Well the EP was basically done by the time I moved to the Bronx, but I am sure it will have influence on whatever I do next. Since moving up here I have constantly been working on new songs and writing more frequently, there is definitely something magical and inspiring about this borough. PHOTO - Stose -2-Tone- by Jahn Hall Your influences include Dr. Dre and Black Flag, what do you think is the common ground between hip hop and punk rock?

It can actually be traced all the way back to the birth of the hip hop movement in the Bronx. In the late 70s early 80s, Afrika Bambaataa and Grandmaster Flash would perform at clubs in the Lower East Side and East Village, which were frequented by punk and new wave kids. The two disenfranchised cultures of Punk and Hip Hop were formed out of a need for music of substance, so naturally they bonded on that. From then on the two cultures clearly influenced each other yielding music such as Blondie’s “Rapture”, Afrika Bambaataa and Johnny Rotten’s group called Time Zone, and the Beastie Boys. The interesting part of my personal story is that growing up I gravitated towards both of these genres of music, before even knowing the history. I was drawn to the attitude and ideology of the two groups, and obviously I wasn’t the only one.

Fun fact… You play saxophone on the record… If you could jam with Bill Clinton, Lisa Simpson, or Kenny G, who would you pick and why?

Hahaha yeah, I did! Although Lisa Simpson is pretty socially conscious, I think I am going to have to go with Bill Clinton. He seems like a pretty real dude and I bet he’s got some crazy stories. I think I now have a new life goal, so thank you for that. Stose_Logo_Black_1000x355 Download “Civil Disobedience” here, and for more on Stose, hit up his Website, Twitter, or Insta.

Photo Credit: Jahn Hall

New Review of an Old Album

In this new feature on Little Conqueror I’m going to start reviewing albums that are old to the world, but new to me. “Pleased to Meet Me” by The Replacements is celebrating its 25th birthday this year, making it a perfect contender for my inaugural voyage back from the future.

As I get deeper and deeper into my music hole, more and more bands come to light that I “just have to listen to!” The Replacements were a name that came along early. It seemed everyone I read up on drooled over them as a kid or young adult. Bob Mould, the brains behind Husker Du and Sugar, must have name checked the Minneapolis rockers about 40 million times in his bio “See a Little Light” and Billie Joe Armstrong cites a mutual love for The Replacements as one of the reasons he initially started dating his future wife. That’s really all it took for me.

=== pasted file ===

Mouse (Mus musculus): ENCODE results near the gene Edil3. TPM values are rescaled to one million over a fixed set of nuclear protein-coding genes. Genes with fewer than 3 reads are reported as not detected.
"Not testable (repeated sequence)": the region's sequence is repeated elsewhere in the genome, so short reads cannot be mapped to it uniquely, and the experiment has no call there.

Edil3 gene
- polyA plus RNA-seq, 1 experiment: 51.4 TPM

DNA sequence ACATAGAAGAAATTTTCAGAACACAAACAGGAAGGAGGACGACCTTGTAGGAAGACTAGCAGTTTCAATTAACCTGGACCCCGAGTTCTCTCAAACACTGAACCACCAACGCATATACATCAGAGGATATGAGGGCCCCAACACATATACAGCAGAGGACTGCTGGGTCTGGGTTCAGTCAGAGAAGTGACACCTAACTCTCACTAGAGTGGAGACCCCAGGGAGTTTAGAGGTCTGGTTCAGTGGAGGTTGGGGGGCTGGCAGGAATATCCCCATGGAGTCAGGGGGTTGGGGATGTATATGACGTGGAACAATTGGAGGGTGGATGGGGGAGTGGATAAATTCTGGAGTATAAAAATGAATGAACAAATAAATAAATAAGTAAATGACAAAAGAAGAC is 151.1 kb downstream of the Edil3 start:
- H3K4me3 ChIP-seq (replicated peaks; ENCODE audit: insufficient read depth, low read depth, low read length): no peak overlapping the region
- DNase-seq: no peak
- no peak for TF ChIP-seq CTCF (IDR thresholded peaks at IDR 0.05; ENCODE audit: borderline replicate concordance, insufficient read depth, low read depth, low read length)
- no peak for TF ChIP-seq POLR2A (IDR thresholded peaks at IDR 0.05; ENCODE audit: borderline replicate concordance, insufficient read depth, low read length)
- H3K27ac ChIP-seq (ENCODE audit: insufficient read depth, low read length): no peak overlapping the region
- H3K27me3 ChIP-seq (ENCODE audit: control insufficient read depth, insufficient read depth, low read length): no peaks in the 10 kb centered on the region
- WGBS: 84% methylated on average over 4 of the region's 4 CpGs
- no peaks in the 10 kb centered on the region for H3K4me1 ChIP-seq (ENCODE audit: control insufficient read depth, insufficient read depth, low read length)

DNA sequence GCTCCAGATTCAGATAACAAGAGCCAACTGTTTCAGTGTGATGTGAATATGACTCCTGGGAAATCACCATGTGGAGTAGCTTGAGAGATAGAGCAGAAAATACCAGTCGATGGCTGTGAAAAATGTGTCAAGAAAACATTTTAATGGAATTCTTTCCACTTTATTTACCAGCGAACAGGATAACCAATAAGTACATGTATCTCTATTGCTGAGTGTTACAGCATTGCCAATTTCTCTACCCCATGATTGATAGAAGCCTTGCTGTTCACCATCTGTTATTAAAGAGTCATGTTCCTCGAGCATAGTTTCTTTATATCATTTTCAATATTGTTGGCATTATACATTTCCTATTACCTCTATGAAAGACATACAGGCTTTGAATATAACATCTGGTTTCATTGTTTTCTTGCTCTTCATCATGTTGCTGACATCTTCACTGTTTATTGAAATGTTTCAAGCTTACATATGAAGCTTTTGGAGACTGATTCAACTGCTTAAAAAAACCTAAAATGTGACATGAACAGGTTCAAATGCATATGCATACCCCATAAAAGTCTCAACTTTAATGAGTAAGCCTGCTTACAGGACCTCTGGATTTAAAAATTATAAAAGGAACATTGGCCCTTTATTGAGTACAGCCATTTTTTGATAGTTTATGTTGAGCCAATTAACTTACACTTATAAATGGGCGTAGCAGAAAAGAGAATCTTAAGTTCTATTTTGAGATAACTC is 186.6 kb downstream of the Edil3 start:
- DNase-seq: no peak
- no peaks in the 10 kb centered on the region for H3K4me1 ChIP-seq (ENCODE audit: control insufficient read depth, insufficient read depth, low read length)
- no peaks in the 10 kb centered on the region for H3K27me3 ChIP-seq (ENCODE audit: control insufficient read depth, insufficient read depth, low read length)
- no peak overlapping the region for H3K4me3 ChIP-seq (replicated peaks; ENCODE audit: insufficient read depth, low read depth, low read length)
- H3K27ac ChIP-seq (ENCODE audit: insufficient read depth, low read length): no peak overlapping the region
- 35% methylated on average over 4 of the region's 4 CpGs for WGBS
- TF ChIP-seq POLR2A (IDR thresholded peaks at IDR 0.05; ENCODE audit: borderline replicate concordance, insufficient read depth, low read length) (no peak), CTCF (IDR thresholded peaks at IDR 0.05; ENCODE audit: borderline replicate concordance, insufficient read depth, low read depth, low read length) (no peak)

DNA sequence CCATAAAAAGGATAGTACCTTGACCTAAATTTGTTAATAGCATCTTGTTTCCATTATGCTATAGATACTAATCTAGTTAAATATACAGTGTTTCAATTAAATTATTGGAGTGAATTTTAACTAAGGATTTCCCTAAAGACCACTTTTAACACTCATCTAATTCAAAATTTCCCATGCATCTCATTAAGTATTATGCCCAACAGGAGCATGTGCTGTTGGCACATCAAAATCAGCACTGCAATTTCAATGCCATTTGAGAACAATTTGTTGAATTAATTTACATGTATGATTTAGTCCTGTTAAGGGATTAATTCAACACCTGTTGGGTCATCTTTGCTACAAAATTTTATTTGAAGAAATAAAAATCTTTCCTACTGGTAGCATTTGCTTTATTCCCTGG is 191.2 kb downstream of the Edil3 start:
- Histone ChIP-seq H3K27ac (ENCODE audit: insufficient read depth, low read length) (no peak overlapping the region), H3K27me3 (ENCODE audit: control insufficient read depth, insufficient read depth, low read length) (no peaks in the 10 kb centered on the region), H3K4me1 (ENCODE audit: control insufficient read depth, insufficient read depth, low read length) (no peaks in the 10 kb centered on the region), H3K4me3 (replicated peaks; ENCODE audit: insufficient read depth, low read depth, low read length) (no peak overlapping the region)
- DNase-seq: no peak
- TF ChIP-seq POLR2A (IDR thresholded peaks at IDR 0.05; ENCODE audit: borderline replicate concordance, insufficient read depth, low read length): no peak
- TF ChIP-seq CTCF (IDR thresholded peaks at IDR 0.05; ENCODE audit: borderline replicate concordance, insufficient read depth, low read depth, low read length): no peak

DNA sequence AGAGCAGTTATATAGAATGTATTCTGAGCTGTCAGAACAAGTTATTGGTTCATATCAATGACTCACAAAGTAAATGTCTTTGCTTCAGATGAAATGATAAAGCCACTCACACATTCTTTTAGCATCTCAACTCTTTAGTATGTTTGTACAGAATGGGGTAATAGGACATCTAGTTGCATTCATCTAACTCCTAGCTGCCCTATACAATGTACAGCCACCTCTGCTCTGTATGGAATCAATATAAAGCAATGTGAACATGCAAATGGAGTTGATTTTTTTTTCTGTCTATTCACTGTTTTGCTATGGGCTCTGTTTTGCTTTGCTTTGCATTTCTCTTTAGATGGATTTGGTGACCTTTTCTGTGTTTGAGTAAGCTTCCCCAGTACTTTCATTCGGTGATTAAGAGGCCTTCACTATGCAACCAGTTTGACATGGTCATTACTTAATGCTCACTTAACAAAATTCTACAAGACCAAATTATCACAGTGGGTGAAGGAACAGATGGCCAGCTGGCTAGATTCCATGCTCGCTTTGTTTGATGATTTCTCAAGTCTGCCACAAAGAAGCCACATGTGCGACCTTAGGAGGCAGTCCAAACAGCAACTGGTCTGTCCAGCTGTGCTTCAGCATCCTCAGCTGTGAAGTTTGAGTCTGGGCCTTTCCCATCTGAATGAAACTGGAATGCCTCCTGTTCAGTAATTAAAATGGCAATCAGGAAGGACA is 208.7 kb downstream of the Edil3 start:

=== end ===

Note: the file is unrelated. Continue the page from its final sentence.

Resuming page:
I’m on the constant lookout for places that sell used CD’s and Academy Records in Chelsea is my New York main squeeze. The only Replacements CD they had was “Pleased to Meet Me,” so I scooped it up not knowing that it was a good one to start with.

As I’ve since learned on Wikipedia, the band was sporting a new line up with this release. It was their 2nd effort after going mainstream and some band mates didn’t make the cut. Down a guitarist, The Replacements motored on as a trio and created what seems to be a bit of a sonic departure from what I gather is their standard gritty, punk sound.

There’s no inclination of this on the album’s first track I.O.U., but by the time you get to the jazzy (and sort of out of place) Nightclub Jitters, something’s clearly up. While on the “Pleased to Meet Me” bus, I feel like The Replacements are saying, “Here are the rock and roll jams that will make you want to jump around, but look what we can ALSO do.” For instance, Saxophone plays a part in this album… And less in the vein of ska and reggae but more in a channeling of Bill Clinton on Arsenio Hall. So dare I say, it’s not cool? Also not cool are the brief emo moments that sneak in on songs like Never Mind and Skyway. Some people might dig that, but it’s just not my thing.

The songs that keep me listening again and again are Alex Chilton (an ode to someone who was apparently a heartthrob, but goes unknown to me), Red Red Wine (not the one you think), and of course Can’t Hardly Wait– the titular song to what will always be one of my fav films. Yeah I called it a film. It’s probably giving it too much credit, but whatever. I also really dig The Ledge and think it seems to house all the things the band was trying to do on this album in one place.

After listening to “Pleased to Meet Me” I’m really excited to dive into The Replacements’ major label debut, “Tim.” And then even more amped to get into the non-label works. I feel like that’s where they’re hiding the really good stuff. And in doing so, I’m hoping to not only be inspired musically, but to find my Billie Joe Armstrong. I can’t hardly wait.